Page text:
To the extent MoGas' costs increase in an amount greater than its revenues increase, or there is a lag between MoGas' cost increases and its ability to file for and obtain rate increases, MoGas' operating results would be negatively affected.
Should FERC find that MoGas has failed to comply with all applicable FERC-administered statutes, rules, regulations, and orders, or with the terms of MoGas' tariffs on file with FERC, MoGas could be subject to substantial penalties and fines. Under the Energy Policy Act of 2005 ("EPAct 2005"), FERC has civil penalty authority under the NGA and Natural Gas Policy Act of 1978 ("NGPA") to impose penalties for violations of up to approximately $1.3 million per day for each violation, to revoke existing certificate authority and to order disgorgement of profits associated with any violation.
On May 31, 2018, MoGas filed a general rate case with FERC seeking to (i) recover increases in capital, operating and maintenance expenditures incurred; (ii) mitigate the revenue impact from the substantial decrease in volumes due to the loss of a firm transportation contract with a St. Louis natural gas marketing entity; (iii) mitigate the substantial decrease in revenue from the negotiated rate charged to MoGas' largest customer; and (iv) reflect changes in the corporate income tax rate associated with the 2017 Tax Cuts and Jobs Act. MoGas' filing proposed an increase in MoGas' revenue requirement of approximately $8.7 million. The parties are currently engaged in settlement discussions.
The proposed rates went into effect on December 1, 2018, subject to refund. If the proposed increase in MoGas' revenue requirement is not approved by FERC, or if FERC determines to utilize a set of volume assumptions (billing determinants) to calculate MoGas' rates different from those proposed by MoGas, the rates finally approved by FERC could be less than those proposed by MoGas and placed into effect subject to refund. Should that be the case, MoGas would have a refund obligation, to its customers with respect to the difference between the approved rates and those collected subject to refund, plus interest at FERC's prescribed refund interest rate. If the rates finally approved by FERC are less than those proposed by MoGas, MoGas could be unable to earn the rate of return MoGas proposed in its rate filing.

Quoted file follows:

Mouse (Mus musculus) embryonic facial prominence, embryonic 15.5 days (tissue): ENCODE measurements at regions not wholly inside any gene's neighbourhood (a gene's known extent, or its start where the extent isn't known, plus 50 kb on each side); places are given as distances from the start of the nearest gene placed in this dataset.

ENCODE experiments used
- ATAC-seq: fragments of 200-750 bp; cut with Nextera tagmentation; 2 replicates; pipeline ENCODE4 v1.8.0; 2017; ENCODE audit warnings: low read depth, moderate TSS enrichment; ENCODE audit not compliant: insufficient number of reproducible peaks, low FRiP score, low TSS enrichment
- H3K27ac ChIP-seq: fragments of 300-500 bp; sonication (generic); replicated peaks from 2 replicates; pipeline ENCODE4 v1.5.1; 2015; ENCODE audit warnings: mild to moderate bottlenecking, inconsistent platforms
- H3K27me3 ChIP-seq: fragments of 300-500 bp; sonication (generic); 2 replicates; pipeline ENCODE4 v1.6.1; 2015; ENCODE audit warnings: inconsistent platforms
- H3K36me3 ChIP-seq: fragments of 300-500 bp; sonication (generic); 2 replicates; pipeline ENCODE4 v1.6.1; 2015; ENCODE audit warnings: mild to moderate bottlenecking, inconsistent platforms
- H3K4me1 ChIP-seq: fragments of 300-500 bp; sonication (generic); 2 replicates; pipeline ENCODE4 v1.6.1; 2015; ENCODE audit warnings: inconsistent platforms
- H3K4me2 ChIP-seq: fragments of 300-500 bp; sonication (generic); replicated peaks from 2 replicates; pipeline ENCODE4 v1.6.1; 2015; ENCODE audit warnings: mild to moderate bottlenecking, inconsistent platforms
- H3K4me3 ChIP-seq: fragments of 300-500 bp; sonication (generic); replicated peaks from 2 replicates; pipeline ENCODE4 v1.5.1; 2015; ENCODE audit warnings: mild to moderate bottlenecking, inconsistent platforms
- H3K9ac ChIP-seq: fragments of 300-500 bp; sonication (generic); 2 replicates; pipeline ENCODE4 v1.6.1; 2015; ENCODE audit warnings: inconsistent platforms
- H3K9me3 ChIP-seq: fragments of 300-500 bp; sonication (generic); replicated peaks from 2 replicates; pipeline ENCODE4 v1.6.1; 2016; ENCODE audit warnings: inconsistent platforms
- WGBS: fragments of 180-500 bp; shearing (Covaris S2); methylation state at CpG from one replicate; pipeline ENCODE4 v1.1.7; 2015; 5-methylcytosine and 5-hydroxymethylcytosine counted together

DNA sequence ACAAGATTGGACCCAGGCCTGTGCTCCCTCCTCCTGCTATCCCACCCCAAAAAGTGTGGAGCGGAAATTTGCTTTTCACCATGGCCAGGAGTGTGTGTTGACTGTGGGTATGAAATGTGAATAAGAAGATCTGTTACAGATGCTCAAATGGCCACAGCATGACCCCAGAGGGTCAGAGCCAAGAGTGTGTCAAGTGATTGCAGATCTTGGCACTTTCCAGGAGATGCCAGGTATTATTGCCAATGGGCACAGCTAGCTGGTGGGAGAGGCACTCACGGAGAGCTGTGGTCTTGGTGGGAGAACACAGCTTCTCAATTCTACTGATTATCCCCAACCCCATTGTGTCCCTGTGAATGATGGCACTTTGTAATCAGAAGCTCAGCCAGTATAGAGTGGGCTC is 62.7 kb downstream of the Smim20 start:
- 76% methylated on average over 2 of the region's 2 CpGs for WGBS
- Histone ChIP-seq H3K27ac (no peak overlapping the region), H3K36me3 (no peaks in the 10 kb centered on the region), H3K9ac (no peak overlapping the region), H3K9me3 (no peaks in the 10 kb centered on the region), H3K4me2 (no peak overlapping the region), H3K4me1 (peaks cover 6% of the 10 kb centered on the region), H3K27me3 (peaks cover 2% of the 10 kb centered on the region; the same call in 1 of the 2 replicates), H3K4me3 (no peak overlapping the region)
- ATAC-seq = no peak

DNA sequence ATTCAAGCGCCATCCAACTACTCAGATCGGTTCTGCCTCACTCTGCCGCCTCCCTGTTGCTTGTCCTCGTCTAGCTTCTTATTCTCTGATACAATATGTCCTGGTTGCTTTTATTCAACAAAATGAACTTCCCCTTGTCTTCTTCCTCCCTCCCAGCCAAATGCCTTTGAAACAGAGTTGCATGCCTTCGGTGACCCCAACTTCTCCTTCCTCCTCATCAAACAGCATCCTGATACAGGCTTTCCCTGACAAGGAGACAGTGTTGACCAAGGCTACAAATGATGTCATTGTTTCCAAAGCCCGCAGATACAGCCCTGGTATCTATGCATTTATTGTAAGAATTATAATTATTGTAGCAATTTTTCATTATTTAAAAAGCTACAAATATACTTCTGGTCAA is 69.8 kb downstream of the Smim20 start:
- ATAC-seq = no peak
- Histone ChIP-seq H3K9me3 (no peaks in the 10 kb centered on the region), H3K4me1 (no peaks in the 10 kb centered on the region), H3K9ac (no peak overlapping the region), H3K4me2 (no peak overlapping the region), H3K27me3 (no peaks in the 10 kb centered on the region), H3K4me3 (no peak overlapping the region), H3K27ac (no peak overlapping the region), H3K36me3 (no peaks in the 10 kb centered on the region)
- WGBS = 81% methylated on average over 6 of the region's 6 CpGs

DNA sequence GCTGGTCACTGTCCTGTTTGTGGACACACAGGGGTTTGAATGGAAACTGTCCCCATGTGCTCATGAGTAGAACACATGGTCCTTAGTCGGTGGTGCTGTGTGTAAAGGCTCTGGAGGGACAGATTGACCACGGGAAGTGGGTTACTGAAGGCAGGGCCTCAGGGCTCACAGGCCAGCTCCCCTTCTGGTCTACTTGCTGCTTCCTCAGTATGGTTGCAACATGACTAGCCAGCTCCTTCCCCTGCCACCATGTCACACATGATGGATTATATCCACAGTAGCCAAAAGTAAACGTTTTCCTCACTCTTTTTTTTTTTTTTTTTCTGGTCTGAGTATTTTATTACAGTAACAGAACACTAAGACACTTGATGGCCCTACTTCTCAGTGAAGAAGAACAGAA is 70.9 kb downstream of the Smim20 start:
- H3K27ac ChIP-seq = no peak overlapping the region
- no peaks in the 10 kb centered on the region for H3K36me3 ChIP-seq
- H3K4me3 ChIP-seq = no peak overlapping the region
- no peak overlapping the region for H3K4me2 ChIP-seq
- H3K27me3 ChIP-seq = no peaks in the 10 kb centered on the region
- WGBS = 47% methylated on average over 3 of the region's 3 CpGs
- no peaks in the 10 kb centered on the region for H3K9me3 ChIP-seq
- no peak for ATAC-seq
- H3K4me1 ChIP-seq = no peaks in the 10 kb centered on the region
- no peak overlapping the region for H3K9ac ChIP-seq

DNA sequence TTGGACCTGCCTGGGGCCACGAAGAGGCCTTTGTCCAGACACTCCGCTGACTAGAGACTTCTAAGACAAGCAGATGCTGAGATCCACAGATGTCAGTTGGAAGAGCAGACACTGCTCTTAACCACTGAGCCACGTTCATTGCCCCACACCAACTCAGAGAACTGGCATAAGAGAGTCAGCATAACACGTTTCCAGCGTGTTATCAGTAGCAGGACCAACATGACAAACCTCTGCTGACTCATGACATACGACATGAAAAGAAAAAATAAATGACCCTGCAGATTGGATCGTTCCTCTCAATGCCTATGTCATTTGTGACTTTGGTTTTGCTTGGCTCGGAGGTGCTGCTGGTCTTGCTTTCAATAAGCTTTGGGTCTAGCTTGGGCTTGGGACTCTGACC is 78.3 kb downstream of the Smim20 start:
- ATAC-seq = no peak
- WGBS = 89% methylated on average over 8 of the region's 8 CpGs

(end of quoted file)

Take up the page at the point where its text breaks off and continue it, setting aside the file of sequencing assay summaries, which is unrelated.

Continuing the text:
We cannot give any assurance regarding the outcome of the pending rate case or potential future regulations under which MoGas will operate its natural gas transmission business or the effect the pending rate case or such future regulations could have on MoGas' business, financial condition and results of operations.
The revenues of MoGas' business are generated under contracts that are subject to cancellation on an annual basis.
Other than MoGas' revenues from its largest customer, Spire, the next two largest customers' revenues for MoGas' business are generated under transportation contracts which have an initial term of at least one year and renew automatically on a year-to-year basis, but are subject to cancellation by the customer on 365 days' notice. If MoGas is unable to succeed in replacing any contracts canceled by local distribution companies ("LDCs") or other customers that account for a significant portion of its revenues, or in renegotiating such contracts on terms substantially as favorable as the existing contracts, MoGas could suffer a material reduction in its revenues, financial results and cash flows. The maintenance or replacement of existing contracts with MoGas' customers at rates sufficient to maintain current or projected revenues and cash flows ultimately depends on a number of factors beyond its control, including competition from other pipelines, the proximity of supplies to the markets, and the price of, and demand for, natural gas. In addition, changes in state regulation of LDCs may cause them to exercise their cancellation rights in order to turn back their capacity when the contracts expire.